In this season pregnant with revival, you readers have some pretty amazing “God-sized” dreams! Last week I asked you to send me your prayer requests for the bigger things God has called you to do. And you did. Lots of them, from various corners of the earth. And they are amazing.
By Phil Miglioratti
As church leaders realize the need for more and fresher corporate praying, they recognize a critical need for people who can facilitate, rather than merely moderate. Moderators typically depend on printed prayer lists, requests offered by the group, and predictable methods and structures to guide the prayer time. Facilitators, on the other hand, make the whole experience easier to do, allowing the Holy Spirit to guide the content and format of the prayer time. By relying on Him instead of a rigid agenda, they enable the group to pray in line with the mind of Christ about the matters close to the Father’s heart.
Good facilitating requires being mindful of the process that takes place before, during, and after the prayer gathering. Facilitators have taken the time to discover the “secrets” of leading a group into the presence of the God.
Biblical facilitating is mostly about obedient listening. If you are the facilitator, the prayer meeting begins for you hours, even days, before the actual meeting as you ask the Holy Spirit to set the focus and design the format. Begin by asking God to design the upcoming prayer time. Try these suggestions:
- Note impressions or ideas that come to you as you begin to pray, for instance the Holy Spirit may reveal Scriptures, songs, even stories that you can use as you facilitate prayer
- As the meeting draws near, pray over the ideas and ask the Lord to clarify the main purpose of the prayer meeting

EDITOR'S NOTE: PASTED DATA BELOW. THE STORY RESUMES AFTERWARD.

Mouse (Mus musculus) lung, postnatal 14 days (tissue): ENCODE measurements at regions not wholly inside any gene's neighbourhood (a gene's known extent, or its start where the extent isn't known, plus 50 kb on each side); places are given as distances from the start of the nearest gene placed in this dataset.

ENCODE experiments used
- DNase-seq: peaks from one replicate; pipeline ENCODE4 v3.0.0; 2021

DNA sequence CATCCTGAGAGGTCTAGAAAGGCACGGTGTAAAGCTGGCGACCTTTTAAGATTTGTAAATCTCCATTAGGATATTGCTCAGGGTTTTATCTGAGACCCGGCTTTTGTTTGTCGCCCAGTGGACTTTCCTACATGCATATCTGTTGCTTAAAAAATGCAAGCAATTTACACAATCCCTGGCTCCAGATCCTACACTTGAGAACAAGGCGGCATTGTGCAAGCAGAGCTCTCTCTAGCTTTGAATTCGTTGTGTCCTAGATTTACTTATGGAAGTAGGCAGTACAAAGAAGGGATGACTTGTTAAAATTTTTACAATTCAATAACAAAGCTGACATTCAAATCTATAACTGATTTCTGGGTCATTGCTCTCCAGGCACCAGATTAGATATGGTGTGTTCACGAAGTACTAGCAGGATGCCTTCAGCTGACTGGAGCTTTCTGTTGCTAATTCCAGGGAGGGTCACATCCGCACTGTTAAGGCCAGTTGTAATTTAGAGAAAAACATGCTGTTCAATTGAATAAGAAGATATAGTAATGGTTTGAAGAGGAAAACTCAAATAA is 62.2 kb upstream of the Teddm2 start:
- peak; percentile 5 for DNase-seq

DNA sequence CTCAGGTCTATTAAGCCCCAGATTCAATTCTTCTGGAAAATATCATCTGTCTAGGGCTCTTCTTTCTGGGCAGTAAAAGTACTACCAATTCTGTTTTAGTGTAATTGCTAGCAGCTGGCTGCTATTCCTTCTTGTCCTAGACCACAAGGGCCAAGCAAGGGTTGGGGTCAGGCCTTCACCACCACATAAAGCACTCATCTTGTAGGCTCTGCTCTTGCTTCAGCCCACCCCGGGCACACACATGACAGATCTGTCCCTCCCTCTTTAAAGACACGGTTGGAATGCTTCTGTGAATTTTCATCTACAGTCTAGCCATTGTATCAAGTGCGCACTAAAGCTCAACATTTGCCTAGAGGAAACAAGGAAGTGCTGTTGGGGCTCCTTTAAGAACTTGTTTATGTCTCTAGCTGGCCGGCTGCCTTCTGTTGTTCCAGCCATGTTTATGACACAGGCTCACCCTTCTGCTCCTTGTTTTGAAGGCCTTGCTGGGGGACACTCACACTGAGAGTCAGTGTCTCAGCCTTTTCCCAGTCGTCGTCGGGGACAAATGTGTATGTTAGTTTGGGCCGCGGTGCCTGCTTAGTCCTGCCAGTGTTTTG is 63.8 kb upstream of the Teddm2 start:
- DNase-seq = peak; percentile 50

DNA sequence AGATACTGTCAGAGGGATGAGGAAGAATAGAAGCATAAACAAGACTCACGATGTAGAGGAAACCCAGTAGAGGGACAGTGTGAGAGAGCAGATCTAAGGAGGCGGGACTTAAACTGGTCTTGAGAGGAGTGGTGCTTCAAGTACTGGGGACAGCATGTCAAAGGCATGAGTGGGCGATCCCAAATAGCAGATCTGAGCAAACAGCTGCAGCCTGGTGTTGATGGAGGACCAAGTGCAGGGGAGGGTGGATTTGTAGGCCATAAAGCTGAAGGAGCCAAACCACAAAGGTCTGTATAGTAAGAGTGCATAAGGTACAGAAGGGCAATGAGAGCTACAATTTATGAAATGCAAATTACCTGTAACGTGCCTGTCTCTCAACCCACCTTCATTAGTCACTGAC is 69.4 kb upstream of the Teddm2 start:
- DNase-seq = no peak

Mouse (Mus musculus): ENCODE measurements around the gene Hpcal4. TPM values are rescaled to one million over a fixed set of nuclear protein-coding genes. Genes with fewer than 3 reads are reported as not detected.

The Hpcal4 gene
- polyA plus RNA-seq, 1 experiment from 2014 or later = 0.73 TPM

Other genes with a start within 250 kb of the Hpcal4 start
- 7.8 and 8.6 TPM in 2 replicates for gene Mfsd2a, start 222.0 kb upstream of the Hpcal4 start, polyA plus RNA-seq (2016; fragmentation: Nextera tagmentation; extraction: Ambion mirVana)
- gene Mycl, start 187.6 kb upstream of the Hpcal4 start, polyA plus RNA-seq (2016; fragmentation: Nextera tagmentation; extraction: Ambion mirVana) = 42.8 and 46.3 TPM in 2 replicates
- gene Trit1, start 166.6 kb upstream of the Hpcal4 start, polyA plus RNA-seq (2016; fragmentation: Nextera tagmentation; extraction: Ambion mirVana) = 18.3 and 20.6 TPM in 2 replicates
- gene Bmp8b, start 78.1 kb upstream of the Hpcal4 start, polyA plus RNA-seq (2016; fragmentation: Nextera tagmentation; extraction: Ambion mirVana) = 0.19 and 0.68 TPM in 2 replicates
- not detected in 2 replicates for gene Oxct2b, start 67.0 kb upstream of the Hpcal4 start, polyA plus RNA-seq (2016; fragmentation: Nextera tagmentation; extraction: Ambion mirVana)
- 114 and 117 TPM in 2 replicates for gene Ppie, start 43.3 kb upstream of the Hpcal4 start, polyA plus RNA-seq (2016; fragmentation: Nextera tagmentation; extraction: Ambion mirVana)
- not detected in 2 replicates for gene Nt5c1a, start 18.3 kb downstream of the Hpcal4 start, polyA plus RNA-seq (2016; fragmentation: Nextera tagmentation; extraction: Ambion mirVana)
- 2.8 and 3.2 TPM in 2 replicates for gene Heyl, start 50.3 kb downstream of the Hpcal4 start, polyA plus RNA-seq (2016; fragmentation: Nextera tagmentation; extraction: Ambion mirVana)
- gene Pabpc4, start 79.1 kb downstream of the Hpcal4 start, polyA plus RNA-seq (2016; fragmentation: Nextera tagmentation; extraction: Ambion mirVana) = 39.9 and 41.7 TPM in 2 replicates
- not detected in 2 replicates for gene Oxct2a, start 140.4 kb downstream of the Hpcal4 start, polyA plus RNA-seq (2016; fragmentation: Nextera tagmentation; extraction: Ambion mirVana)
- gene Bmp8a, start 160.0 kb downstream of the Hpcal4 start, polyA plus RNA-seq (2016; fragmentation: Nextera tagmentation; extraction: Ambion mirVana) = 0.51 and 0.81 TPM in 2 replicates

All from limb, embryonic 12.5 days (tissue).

- As the Spirit guides you, design a loose format for your time together
Be ready to make adjustments to your original plan in order to avoid hindering the Spirit as the group moves forward in prayer.
You will grow in these abilities to facilitate as you identify and sharpen the skills and tools the Lord has provided for you for your strategic roles. These include your:
- ability to hear God speak to your spirit
- skill at discerning God’s voice in the prayers of His people
- readiness to yield to the leadership of the Spirit
- employing your senses, for example…
Eyes – Ask the Spirit to show you what is happening in the spiritual realm through what you see in the physical realm. Look for signs of boredom (yawning?), conviction (tears?), seeking the Lord (searching Scripture
without being asked?). Then, ask Him to help you discern how to continue.
Ears – Listen to the heart of the prayers being offered. If several persons pray on a particular theme or issue, that may be a sign that the Holy Spirit wants to park there for a while. Be ready to gently remind people to stay on topic and make certain it has been covered before introducing a new topic or request. Refuse to rush; wait for the Holy
Spirit to show you when it’s time to move on.
Voice – You need not wait until the session is over to ask for feedback. Learn to listen to the Holy Spirit as He inspires the reading of Scripture, and through the prayers or observations of others. Ask questions such
- What are you hearing in the passage we just read?
- Does anyone else have a prayer on this theme before we move on?
Feet – When you divide the corporate body into small groups, walk around and listen to their prayers. This is a lifeline for you as you seek to facilitate the entire group. Your purpose is not to judge their prayers but to know how well each group is praying according to the plan the Holy Spirit is unfolding.
Some of the best lessons on facilitating a group prayer dynamic are learned by listening to the participants discuss their experience in a “debrief”segment. The purpose of a “debrief” is to help participants feel comfortable with a new form or style of praying by talking about their experience and even voicing their difficulty or concern. A few simple questions after the prayer session has concluded usually prompt beneficial observations and good insights:
- What was your experience like?
- Was this style of praying different? Difficult?
- How did the Spirit lead us?
- What did you hear the Lord saying?
- Any surprises? Concerns? Questions?
- How did you feel when I asked us to…?
If your request is met with silence, don’t panic; silently pray for the Spirit to reveal something helpful through the comments of His people. You will gain valuable insight into the attitude and readiness of the group, allowing you to adjust the speed of change and the amount of instruction the next time you pray together.
Of course the most effective prayer experiences are led by the Holy Spirit, but He is always looking for skilled people to get the group on the path and point the way.
- Phil has also written a chapter in a new textbook on prayer. Click here to view/purchase Giving Ourselves to Prayer.